What's on: Anzac Day Commemoration Service
When: Wednesday, 25th April 2018
What time: 10:30am to 11:30am
Where: Welford Road Cemetery, Welford Road, Leicester
Members are welcome to join the Friends of Welford Road Cemetery in their commemoration of those Australian casualties from WW1 who are buried in the cemetery.
Meet at the cemetery's Visitor Centre at 10:30am before heading to the War Cemetery within the Cemetery for a short service of remembrance.
Following the service, refreshments will be served in the Visitor Centre. The event is free to attend but donations are welcome to cover the cost of the Poppy Crosses the FoWRC put out every year. The cost for each poppy cross is approx £1 and is paid to the Royal British Legion.
(image courtesy of Brian Roffee)
What's on: Illustrated Talk on Spring 1918, the Western Front and the Oadby Home Front.
When: Wednesday, 25th April 2018
What time: 7:00pm
Where: St. Peter's Parish Church, Wigston Road, Oadby LE2 5QE
What's on: Leicester War Memorials Rescue Project - Open Day
When: Saturday, 19th May 2018
What time: 11:00am to 4:00pm
Where: The Chancel, All Saints' Church, Highcross Street, Leicester
On Saturday, 19th May, the Project - set up and fronted by Branch Members Denis Kenyon and Chris Stephens - will be holding a further Open Day for the 2018 season when visitors will be able to view the Project's growing and fascinating collection of "orphaned memorials" plus a newly acquired group of pictures of some of the former headteachers of Alderman Newton's school in the city.
Details of all the Project's scheduled Open Days for 2018 can be found here.
For further information on the Project and the Open Days then please click on the image below.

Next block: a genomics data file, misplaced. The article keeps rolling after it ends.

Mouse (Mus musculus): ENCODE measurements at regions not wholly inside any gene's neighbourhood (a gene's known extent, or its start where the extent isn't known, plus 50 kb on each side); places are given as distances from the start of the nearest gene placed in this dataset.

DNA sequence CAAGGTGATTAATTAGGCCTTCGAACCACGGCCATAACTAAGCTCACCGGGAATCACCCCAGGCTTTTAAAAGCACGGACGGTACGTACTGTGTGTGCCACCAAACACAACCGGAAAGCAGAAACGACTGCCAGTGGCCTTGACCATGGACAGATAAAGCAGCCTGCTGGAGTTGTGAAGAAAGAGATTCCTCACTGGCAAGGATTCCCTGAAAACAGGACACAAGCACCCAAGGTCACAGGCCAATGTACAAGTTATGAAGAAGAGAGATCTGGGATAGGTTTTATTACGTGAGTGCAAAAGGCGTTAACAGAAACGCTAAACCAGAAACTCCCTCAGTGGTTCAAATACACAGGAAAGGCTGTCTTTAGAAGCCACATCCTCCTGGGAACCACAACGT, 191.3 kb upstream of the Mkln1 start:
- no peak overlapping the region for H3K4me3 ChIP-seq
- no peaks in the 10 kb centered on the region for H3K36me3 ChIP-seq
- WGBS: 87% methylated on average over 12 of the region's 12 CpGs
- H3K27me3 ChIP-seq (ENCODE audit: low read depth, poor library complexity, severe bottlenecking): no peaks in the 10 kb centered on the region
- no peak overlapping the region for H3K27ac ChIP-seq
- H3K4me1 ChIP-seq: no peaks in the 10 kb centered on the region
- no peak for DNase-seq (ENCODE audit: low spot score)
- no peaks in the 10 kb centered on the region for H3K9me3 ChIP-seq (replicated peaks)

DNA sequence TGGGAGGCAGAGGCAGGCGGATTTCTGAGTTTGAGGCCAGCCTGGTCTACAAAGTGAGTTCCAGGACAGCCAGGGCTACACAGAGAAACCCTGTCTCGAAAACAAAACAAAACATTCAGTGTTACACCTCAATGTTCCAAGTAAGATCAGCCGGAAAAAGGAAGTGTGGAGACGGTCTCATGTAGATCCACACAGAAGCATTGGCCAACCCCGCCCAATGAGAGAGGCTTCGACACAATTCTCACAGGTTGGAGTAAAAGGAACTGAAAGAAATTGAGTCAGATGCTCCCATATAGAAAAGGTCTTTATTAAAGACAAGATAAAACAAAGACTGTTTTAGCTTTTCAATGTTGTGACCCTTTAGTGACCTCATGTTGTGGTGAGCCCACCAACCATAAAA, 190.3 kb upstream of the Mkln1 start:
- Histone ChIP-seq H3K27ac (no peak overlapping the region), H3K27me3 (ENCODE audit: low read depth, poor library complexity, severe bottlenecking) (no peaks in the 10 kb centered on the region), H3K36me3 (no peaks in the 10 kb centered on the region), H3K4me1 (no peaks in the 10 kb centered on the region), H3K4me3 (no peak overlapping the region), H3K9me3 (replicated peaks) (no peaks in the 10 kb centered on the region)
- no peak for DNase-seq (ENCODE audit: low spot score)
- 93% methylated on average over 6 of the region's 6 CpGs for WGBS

What's on - The Wipers Times
When - Monday, 24 September - Saturday, 29 September
What time - Various
Where - The Curve Theatre, Rutland Street, Leicester LE1 1SB
Ian Hislop and Nick Newman’s The Wipers Times tells the true and extraordinary story of the satirical newspaper created in the mud and mayhem of the Somme. The Wipers Times is coming to Leicester direct from a record breaking West End season.
In a bombed out building during the First World War in the Belgian town of Ypres (mis-pronounced Wipers by British soldiers), two officers discover a printing press and create a newspaper for the troops. Far from being a sombre journal about life in the trenches, they produced a resolutely cheerful, subversive and very funny newspaper designed to lift the spirits of the men on the front line.
Defying enemy bombardment, gas attacks and the disapproval of many of the top Brass, The Wipers Times rolled off the press for two years and was an extraordinary tribute to the resilience of the human spirit in the face of overwhelming adversity.
For performance times, ticket prices and availablity please follow THIS LINK to the Curve Theatre's website.
In the Shadow of Bois Hugo by Nigel Atter
Branch member, Nigel Atter, has published his first book which is titled "In the Shadow of Bois Hugo: The 8th Lincolns at the Battle of Loos."
"This is the first book dedicated to the subject of the 8th (Service) Battalion, Lincolnshire Regiment during the First World War - and this particular Kitchener battalion has been a neglected topic of study; however, there is a rich mine of information to be found - including the methods of recruitment; the initial training (or lack of it); the lack and late arrival of equipment; and the actual fighting experience of the 8th Lincolns at Loos. Importantly, this volume challenges the well-established British historiography about the general reserves and their performance at Loos, with the author arguing that the reserves, rather than being routed, stood, fought and died at Loos in 1915.